I’ve talked before now about games that have large amounts of immersion. Sure, not every title needs to completely immerse the player (when I’m playing a title like Street Fighter I want to be engaged with the gameplay, sure, but I’m not worried about being drawn into the world so much). There’s a certain magic that comes with being able to pull a player in and make them feel like they truly are part of the world. Some games have more of a knack for it than others, so I’m going to take a moment with this post and look at two that have done a brilliant job of drawing me in.
For anyone that hasn’t played Myst before, I highly recommend it. It’s a bit different from the typical adventure game – you’re not controlling a third person avatar, there’s no item/inventory management – but in a lot of ways that works in its favor. Myst presents a stark world, and from the very beginning is clearly full of puzzles waiting to be solved. The quiet music, ambient noises, and unpopulated world feels alive and real. The lack of characters (cartoony or cg) allows you to hold up the suspension of disbelief. You are alone, in a real place, just you and your wits.
The last time I played through Myst (years ago, sadly – I need to see about doing it again soon), I took it quite seriously. I got a notebook, took notes, drew sketches and diagrams, and carefully picked my way through every inch of the island and the attached Ages. The game lays before you an intricate world full of detail. And not just detail in general – detail you can by and large interact with (or at least use to better understand the world). Thanks to the static computer rendered images, it’s possible for the world to be portrayed in a fairly high resolution, even back when it first came out. It’s quite simple when you think about it – it looks good, and it lets you be in it.
The immersion available in Myst comes from a strange combination of lack of living clutter with abundance of puzzle clutter. The world feels abandoned, but full of secrets you can pull out of it. Fez goes for a similar feel – it’s supposedly a platformer (but not really), but like Myst lacks in enemies to interact with (though it does have a few NPCs – only in specific areas, away from the bulk of the puzzles and exploration).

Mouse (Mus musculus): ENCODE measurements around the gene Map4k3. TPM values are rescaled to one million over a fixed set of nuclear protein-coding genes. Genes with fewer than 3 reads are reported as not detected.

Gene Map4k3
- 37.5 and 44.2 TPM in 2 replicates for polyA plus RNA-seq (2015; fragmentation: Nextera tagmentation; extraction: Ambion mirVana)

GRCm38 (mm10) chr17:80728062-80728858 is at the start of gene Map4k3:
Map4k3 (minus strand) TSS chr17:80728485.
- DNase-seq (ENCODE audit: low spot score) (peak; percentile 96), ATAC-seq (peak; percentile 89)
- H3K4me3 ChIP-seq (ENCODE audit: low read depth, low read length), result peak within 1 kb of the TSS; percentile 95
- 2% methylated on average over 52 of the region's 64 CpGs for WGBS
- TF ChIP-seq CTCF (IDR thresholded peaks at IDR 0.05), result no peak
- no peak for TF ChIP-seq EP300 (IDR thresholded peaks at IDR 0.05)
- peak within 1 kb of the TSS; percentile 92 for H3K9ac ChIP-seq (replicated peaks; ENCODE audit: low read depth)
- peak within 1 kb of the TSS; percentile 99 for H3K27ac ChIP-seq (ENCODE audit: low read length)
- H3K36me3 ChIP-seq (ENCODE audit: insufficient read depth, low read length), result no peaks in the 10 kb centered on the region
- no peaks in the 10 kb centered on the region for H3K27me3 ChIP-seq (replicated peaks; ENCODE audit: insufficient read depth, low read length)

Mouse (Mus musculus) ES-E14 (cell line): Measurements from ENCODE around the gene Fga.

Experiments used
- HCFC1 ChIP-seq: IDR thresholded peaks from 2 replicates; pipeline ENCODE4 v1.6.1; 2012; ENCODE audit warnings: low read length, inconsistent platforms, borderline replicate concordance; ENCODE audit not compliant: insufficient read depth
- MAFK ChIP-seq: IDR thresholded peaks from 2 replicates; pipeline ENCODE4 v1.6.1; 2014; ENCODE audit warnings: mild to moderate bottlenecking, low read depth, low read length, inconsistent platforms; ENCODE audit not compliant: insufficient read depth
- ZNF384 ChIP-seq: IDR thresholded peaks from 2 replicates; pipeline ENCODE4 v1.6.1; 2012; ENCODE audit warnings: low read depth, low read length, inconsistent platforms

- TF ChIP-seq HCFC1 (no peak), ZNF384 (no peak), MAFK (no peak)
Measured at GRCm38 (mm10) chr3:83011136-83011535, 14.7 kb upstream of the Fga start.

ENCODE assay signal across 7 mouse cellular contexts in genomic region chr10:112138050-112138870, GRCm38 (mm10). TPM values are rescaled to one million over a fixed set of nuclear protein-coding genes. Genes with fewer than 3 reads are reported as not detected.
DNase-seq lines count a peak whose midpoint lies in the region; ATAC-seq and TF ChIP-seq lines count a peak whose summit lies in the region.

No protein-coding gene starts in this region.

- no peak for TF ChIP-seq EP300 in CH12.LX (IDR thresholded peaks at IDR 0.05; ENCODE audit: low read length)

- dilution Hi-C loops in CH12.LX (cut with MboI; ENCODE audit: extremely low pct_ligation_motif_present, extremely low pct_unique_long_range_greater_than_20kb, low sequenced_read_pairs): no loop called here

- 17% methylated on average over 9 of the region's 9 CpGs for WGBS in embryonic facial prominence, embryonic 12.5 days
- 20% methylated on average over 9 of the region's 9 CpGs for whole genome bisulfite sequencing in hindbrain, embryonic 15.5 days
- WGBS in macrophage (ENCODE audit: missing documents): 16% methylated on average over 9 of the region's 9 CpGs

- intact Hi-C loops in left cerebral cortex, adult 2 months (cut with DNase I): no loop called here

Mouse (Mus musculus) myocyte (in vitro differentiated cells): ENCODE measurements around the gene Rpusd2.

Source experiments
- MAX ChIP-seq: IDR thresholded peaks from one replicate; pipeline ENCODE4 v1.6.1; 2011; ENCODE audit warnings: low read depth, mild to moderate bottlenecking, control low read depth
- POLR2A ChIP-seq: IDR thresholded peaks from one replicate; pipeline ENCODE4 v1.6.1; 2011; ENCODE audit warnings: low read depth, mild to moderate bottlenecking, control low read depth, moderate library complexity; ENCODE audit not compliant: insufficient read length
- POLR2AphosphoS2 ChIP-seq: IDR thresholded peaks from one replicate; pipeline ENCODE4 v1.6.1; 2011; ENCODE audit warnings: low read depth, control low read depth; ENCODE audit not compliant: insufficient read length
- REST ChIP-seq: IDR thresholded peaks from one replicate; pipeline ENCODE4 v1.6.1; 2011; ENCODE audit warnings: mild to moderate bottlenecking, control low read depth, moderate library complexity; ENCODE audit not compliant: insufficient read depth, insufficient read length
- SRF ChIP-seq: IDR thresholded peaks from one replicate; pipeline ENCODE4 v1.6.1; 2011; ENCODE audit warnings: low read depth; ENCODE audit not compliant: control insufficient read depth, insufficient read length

The first time I played Fez, I had fun, but wasn’t particularly immersed. I treated it as a collect-a-thon, but there was a lot more to it that I hadn’t noticed. The second round, I treated it like Myst. I was an explorer in a world I did not know, trying to understand it and discover its secrets. Again, I took a book with me on my journey, and again I was rewarded for my diligence and investigation. I really don’t want to spoil it, but I will just say that Fez is far more than meets the eye, and should be played more like Myst than Mario.
It’s this feeling of isolation and loneliness that makes it possible to be so immersive. The details can shine when there’s no combat, no enemies, and no allies. You’re given an opportunity to exist in a world without interruption – you have the time you need to look around and simply be. The puzzles and information available create the same feeling that familiar objects do in the real world – they are a reminder that others have been in the world. Unlike the real world, where interactions with people proceed as all interactions do with sentient life – in a unique and odd fashion – enemies and allies in a game world can only follow a script. The removal of the presence of others helps the game world avoid the easiest place to break from reality – the dramatic difference between interacting with people or interacting with NPCs.
This isn’t to say that there can’t be immersion in a world full of NPCs – I’m sure plenty of people will tell you about the immersive experiences they’ve had with Elder Scrolls games or Fallout titles. For me, though, the greatest immersion comes with a world left to itself, where I can get a glimpse of what it was like when it was still populated. The disconnect between myself and the world’s old inhabitants only enhances the connection between myself and the world. Pretty odd, I suppose.